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    When you create the array for static/global/stack elements, the compiler has to know the dimensions. You can have the dimensions variable, but this introduces extra overhead, and you have to have enough stack or heap space to allocate the array.

  13. #13
    Senior Member mortonkopf's Avatar
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    @Po Ting, hopefully your query is sorted now, but on the printing out of array values you would iterate through, using a for loop to place the array value position within the square brackets:
    for (int x =0;x<10;x++) {
    Serial.print("gammaTable[x]");
    }

  14. #14
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    Quote Originally Posted by stevech View Post
    or a doubly dimensioned array
    int gammaTable0[][] =
    do you know the max size of each dimension at compile time?
    I know, but changing picture consts each time and add more pictures
    could be a lot of enumeration hard working if more flash and picture added or changed.
    I already use 2 dimensions for easier access like
    #define pixels 36
    int gammaTable0[][pixels] = {....} ;
    and the problem is, the picture height of each picture in POV differs, and its difficult to use the same maximum height for each.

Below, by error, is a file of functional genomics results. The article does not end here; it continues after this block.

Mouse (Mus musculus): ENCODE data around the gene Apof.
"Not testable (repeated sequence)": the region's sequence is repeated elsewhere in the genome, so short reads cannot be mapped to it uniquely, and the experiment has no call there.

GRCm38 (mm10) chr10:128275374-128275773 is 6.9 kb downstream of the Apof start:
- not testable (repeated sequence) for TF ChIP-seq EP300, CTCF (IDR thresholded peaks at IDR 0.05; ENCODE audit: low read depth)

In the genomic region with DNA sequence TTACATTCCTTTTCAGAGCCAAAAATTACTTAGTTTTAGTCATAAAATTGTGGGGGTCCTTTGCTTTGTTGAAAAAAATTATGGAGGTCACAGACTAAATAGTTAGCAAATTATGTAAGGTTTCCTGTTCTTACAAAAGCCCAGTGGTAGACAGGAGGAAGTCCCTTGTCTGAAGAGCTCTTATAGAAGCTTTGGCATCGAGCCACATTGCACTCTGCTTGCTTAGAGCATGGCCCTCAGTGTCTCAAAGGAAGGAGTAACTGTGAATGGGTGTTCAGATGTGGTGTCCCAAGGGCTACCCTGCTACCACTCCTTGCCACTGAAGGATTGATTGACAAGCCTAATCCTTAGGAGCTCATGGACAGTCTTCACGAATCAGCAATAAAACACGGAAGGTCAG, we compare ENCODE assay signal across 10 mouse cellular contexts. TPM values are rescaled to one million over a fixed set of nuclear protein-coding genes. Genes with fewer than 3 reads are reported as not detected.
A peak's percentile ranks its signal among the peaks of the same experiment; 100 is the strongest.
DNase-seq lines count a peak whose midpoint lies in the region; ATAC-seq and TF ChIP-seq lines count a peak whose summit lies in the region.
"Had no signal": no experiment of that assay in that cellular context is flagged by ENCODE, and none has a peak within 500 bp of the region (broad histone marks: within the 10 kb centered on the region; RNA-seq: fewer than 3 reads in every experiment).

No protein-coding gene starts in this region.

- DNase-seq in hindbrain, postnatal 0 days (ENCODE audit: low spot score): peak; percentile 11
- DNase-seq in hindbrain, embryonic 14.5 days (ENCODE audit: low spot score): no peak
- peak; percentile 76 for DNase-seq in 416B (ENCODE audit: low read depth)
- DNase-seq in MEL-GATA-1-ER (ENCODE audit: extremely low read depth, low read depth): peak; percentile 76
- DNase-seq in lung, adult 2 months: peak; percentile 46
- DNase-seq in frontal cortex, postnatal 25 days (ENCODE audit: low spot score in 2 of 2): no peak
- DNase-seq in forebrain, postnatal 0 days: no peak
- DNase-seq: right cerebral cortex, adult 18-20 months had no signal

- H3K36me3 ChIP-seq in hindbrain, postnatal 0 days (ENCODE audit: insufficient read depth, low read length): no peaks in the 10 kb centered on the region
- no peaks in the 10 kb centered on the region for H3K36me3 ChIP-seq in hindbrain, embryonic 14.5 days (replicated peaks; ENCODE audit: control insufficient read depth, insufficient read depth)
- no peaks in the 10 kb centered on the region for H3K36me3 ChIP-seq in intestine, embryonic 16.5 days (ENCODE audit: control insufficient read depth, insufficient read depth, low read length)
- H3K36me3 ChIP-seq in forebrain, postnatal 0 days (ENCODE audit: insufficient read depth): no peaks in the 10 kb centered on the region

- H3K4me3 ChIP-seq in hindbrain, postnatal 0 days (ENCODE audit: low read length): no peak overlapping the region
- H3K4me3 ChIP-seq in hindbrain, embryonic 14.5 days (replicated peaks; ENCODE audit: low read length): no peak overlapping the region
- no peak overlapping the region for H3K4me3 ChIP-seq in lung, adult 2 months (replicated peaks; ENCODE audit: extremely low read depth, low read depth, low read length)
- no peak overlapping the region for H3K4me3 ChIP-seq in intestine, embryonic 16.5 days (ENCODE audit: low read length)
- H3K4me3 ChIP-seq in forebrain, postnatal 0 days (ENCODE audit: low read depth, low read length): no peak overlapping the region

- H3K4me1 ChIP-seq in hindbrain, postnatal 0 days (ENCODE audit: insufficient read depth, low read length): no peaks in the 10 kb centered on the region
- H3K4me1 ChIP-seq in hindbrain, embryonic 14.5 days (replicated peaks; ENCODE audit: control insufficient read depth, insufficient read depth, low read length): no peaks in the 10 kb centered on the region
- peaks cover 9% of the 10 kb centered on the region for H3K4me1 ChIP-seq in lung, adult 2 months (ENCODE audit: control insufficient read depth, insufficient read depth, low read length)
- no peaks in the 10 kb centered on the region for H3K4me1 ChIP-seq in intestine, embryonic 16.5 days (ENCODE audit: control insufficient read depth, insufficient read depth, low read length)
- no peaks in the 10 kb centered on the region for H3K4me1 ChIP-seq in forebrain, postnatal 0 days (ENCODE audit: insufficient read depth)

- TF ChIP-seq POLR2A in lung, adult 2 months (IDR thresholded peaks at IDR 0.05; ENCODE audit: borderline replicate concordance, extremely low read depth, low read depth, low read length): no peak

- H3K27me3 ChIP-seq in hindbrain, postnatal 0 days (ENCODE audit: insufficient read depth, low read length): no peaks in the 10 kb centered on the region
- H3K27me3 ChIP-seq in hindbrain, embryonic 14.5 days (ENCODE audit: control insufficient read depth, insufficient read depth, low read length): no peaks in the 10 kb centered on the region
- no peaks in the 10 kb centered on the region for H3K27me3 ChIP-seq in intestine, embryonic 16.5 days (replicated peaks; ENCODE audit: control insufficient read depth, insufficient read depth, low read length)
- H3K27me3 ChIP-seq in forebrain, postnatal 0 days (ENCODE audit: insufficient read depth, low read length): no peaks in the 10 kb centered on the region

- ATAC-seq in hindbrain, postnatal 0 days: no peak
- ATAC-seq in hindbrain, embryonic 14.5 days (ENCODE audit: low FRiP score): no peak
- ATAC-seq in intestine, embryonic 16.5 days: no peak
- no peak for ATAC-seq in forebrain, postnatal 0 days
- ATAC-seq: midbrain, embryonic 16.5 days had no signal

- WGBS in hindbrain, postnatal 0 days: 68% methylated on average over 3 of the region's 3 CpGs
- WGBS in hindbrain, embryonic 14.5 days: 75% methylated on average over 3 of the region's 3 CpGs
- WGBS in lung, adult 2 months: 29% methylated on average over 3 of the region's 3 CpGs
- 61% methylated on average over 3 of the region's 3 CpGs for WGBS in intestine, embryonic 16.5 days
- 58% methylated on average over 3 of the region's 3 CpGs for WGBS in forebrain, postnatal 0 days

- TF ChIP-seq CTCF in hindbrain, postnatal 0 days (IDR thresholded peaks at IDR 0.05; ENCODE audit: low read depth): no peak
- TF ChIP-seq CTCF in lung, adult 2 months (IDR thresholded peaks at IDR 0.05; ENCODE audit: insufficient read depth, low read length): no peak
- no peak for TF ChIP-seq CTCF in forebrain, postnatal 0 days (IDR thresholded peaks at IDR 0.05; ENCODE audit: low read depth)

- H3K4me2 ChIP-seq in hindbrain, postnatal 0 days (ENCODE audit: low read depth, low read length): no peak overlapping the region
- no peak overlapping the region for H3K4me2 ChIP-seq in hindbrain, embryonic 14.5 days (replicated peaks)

with a 36*80 bmp, 256KB could take about 20 of them in flash. not sure if I could set different height, or use 3 dimension for storing different picture.
    I think I need more examples of those second citizens

    and also, the converter at poisonic gives array with 24 bit, but since without cutting , declaring array with 32 bit wastes some? , not sure if uint24_t exists or i must cut them to byte array if I really want to save some flash
    and must talk about my project i guess, I use teensy 3.1 / micro SD adapter and TLC5947 for the POV
    showing pictures if SD availables,and constant stored pics if SD was not.
    the core could work fine,or at least with enumerated const array showing function,

    another thing I might need is the while connecting the POV with USB, I'm unable to read the SD directly
    I've found some LUFA library discussion in the forum and other webs.
    and mostly written in C? /makefile or something, I couldn't fully understand the C code or how to use them.
    simply I need any example on teensyduino.
    and if i should move those questions to project guidance page?

    thanks for all the help,

  15. #15
    Senior Member mortonkopf's Avatar